H.P. Lovecraft most famously opened his seminal essay Supernatural Horror in Literature with the immortal line, “The oldest and strongest emotion of mankind is fear, and the oldest and strongest kind of fear is fear of the unknown.” YES! Not quite knowing what’s going on is one of the most delicious aspects of horror for me, and a complete requirement for any work of art to be scary. To understand the whys and wherefores of something is to no longer be afraid of it. Since horror as a genre is all about the frisson of dread, it makes perfect sense to me that the more a plot explains everything to the letter, the less scary it will ultimately be.
We don’t know shit about the family in The Texas Chainsaw Massacre, for example, other than the moments we spend with them through the eyes of the film’s heroes. These glimpses are so tantalizingly awful that our brains try their damnedest to fill in the background, which leads to an unequaled feeling of terror. Likewise with Kill List, it’s pretty apparent right from the get go that Jay and Gal are pawns in a larger game. Their first target, a priest, actually thanks them for killing him. In the locked safe of their second target they find documents pertaining to Jay and Gal’s checkered past that no one should have, etc. Wheatley and his co-writer (and wife) Amy Jump parcel out these little hints and clues throughout the film, which keeps us on our toes while simultaneously leaving us in the dark. It’s awesome…
3. The characters act like real people. One of the unfortunate hallmarks of “genre fiction” in the eyes of the literary establishment is stock characterization. How many horror films have you seen that are peopled not by humans but by “types”. The brooding hero with a secret. The mean jock. The wise yet inscrutable scholar. Etc., ad infinitum. In Kill List, all the characters seem like living, breathing, people first and foremost. Jay is a bit of a psychopath, true, but he also has a tender relationship with his son and a real bond with Gal. He and Shel fight one minute, and kiss the next–just like real life. It’s a rare film in any genre that nails such a human vibe, and even rarer in a horror piece. Yet, it’s this humanness that let’s us walk in Jay’s shoes and sympathize with him, even as we know him to be a professional killer.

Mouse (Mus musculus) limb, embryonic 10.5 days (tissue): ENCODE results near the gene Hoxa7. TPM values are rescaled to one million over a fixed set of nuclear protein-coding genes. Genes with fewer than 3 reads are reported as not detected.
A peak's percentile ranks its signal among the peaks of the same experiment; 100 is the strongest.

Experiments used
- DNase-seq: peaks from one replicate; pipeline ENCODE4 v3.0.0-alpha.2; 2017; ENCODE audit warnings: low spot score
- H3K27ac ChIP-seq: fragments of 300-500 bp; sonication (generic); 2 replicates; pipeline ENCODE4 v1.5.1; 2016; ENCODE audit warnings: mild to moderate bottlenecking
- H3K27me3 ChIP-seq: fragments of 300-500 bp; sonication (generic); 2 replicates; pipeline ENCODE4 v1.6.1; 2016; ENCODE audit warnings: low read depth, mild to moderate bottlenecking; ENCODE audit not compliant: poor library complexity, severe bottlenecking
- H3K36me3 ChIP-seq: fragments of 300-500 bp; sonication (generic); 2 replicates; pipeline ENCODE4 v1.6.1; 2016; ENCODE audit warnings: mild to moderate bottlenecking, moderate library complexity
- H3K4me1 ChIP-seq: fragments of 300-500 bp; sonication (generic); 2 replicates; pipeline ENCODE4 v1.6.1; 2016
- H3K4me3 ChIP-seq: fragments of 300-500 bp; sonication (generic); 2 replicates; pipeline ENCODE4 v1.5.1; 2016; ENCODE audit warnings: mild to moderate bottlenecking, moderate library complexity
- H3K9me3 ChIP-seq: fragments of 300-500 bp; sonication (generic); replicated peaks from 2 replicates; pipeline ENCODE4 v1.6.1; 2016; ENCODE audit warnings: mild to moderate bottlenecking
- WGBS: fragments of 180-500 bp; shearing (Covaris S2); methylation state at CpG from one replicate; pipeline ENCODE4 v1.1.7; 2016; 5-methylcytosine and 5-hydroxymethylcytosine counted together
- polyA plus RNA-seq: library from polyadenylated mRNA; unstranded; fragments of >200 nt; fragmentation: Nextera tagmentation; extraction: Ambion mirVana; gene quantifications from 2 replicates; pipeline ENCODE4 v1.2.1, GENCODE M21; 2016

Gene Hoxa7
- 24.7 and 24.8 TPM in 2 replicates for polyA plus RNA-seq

4. Lastly, it’s SCARY! Yahooooooo!!! When was the last time you were actually frightened or creeped out or emotionally drained by a horror film? If you are anything like me, it’s a rare piece that really connects like that. From the moment we see Gal’s new girlfriend Fiona do something strange in the bathroom towards the beginning of the film, a palpable sense of dread kicks in, which only gets worse as the film goes on.
I was struck in this latest viewing by how the whole thing feels like a vortex almost from the beginning, one that sucks Jay (and us as viewers) toward an inevitable, horrifying climax that is impossible to see coming. Ben Wheatley has gone on record talking about how much of the film’s imagery was taken directly from his nightmares as a child, and it really shows.
If you haven’t seen Kill List, man you are in for a treat. It’s potent, scary, alive, and made with intelligence and creativity from all involved (and also available on Netflix). I’ve watched it a silly number of times now, and the magic still hasn’t worn off. If you take no other movie suggestions from me, at least give Mr. Wheatley and Ms. Jump’s masterpiece a try.
See you tomorrow with another ghoulish goulash of alarming abhorrence…